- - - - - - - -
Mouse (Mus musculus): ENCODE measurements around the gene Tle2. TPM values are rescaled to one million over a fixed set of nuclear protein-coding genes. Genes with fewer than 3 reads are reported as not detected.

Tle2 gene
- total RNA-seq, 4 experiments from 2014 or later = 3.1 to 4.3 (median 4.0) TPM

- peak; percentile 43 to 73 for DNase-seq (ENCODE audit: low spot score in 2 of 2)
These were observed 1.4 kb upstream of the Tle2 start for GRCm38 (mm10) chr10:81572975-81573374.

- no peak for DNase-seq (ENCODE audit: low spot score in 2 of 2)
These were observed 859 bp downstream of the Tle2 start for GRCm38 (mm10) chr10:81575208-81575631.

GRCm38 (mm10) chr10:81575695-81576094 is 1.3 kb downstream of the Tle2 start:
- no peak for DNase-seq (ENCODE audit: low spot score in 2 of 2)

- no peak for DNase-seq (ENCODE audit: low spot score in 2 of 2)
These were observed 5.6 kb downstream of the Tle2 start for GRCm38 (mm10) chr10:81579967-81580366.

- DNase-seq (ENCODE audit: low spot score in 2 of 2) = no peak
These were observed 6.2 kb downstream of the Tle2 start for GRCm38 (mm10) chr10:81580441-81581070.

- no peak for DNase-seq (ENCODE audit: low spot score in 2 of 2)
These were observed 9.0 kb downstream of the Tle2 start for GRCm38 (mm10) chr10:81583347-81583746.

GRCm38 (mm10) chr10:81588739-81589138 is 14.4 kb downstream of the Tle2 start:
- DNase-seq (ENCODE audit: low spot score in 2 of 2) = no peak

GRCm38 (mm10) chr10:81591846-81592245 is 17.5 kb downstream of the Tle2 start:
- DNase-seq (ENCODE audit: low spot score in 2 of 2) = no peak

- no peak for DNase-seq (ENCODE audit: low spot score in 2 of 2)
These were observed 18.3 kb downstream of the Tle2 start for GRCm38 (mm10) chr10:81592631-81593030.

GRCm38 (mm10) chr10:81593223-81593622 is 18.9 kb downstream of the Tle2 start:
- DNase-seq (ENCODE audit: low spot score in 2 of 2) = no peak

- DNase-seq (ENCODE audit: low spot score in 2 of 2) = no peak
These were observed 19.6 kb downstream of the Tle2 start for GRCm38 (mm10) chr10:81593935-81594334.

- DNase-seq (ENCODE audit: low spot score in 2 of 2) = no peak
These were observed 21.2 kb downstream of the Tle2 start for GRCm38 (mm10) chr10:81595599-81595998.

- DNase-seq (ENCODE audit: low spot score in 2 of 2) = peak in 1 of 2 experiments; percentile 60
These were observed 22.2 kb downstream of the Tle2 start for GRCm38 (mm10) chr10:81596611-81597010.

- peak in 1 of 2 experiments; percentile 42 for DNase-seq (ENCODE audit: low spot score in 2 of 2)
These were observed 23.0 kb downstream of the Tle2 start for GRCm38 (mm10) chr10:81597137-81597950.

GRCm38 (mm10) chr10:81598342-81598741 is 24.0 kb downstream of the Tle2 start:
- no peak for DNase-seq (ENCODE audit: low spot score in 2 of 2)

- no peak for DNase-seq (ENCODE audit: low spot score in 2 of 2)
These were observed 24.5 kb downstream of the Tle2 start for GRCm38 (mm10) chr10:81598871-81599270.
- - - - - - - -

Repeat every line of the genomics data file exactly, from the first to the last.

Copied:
Mouse (Mus musculus): ENCODE measurements around the gene Tle2. TPM values are rescaled to one million over a fixed set of nuclear protein-coding genes. Genes with fewer than 3 reads are reported as not detected.

Tle2 gene
- total RNA-seq, 4 experiments from 2014 or later = 3.1 to 4.3 (median 4.0) TPM

- peak; percentile 43 to 73 for DNase-seq (ENCODE audit: low spot score in 2 of 2)
These were observed 1.4 kb upstream of the Tle2 start for GRCm38 (mm10) chr10:81572975-81573374.

- no peak for DNase-seq (ENCODE audit: low spot score in 2 of 2)
These were observed 859 bp downstream of the Tle2 start for GRCm38 (mm10) chr10:81575208-81575631.

GRCm38 (mm10) chr10:81575695-81576094 is 1.3 kb downstream of the Tle2 start:
- no peak for DNase-seq (ENCODE audit: low spot score in 2 of 2)

- no peak for DNase-seq (ENCODE audit: low spot score in 2 of 2)
These were observed 5.6 kb downstream of the Tle2 start for GRCm38 (mm10) chr10:81579967-81580366.

- DNase-seq (ENCODE audit: low spot score in 2 of 2) = no peak
These were observed 6.2 kb downstream of the Tle2 start for GRCm38 (mm10) chr10:81580441-81581070.

- no peak for DNase-seq (ENCODE audit: low spot score in 2 of 2)
These were observed 9.0 kb downstream of the Tle2 start for GRCm38 (mm10) chr10:81583347-81583746.

GRCm38 (mm10) chr10:81588739-81589138 is 14.4 kb downstream of the Tle2 start:
- DNase-seq (ENCODE audit: low spot score in 2 of 2) = no peak

GRCm38 (mm10) chr10:81591846-81592245 is 17.5 kb downstream of the Tle2 start:
- DNase-seq (ENCODE audit: low spot score in 2 of 2) = no peak

- no peak for DNase-seq (ENCODE audit: low spot score in 2 of 2)
These were observed 18.3 kb downstream of the Tle2 start for GRCm38 (mm10) chr10:81592631-81593030.

GRCm38 (mm10) chr10:81593223-81593622 is 18.9 kb downstream of the Tle2 start:
- DNase-seq (ENCODE audit: low spot score in 2 of 2) = no peak

- DNase-seq (ENCODE audit: low spot score in 2 of 2) = no peak
These were observed 19.6 kb downstream of the Tle2 start for GRCm38 (mm10) chr10:81593935-81594334.

- DNase-seq (ENCODE audit: low spot score in 2 of 2) = no peak
These were observed 21.2 kb downstream of the Tle2 start for GRCm38 (mm10) chr10:81595599-81595998.

- DNase-seq (ENCODE audit: low spot score in 2 of 2) = peak in 1 of 2 experiments; percentile 60
These were observed 22.2 kb downstream of the Tle2 start for GRCm38 (mm10) chr10:81596611-81597010.

- peak in 1 of 2 experiments; percentile 42 for DNase-seq (ENCODE audit: low spot score in 2 of 2)
These were observed 23.0 kb downstream of the Tle2 start for GRCm38 (mm10) chr10:81597137-81597950.

GRCm38 (mm10) chr10:81598342-81598741 is 24.0 kb downstream of the Tle2 start:
- no peak for DNase-seq (ENCODE audit: low spot score in 2 of 2)

- no peak for DNase-seq (ENCODE audit: low spot score in 2 of 2)
These were observed 24.5 kb downstream of the Tle2 start for GRCm38 (mm10) chr10:81598871-81599270.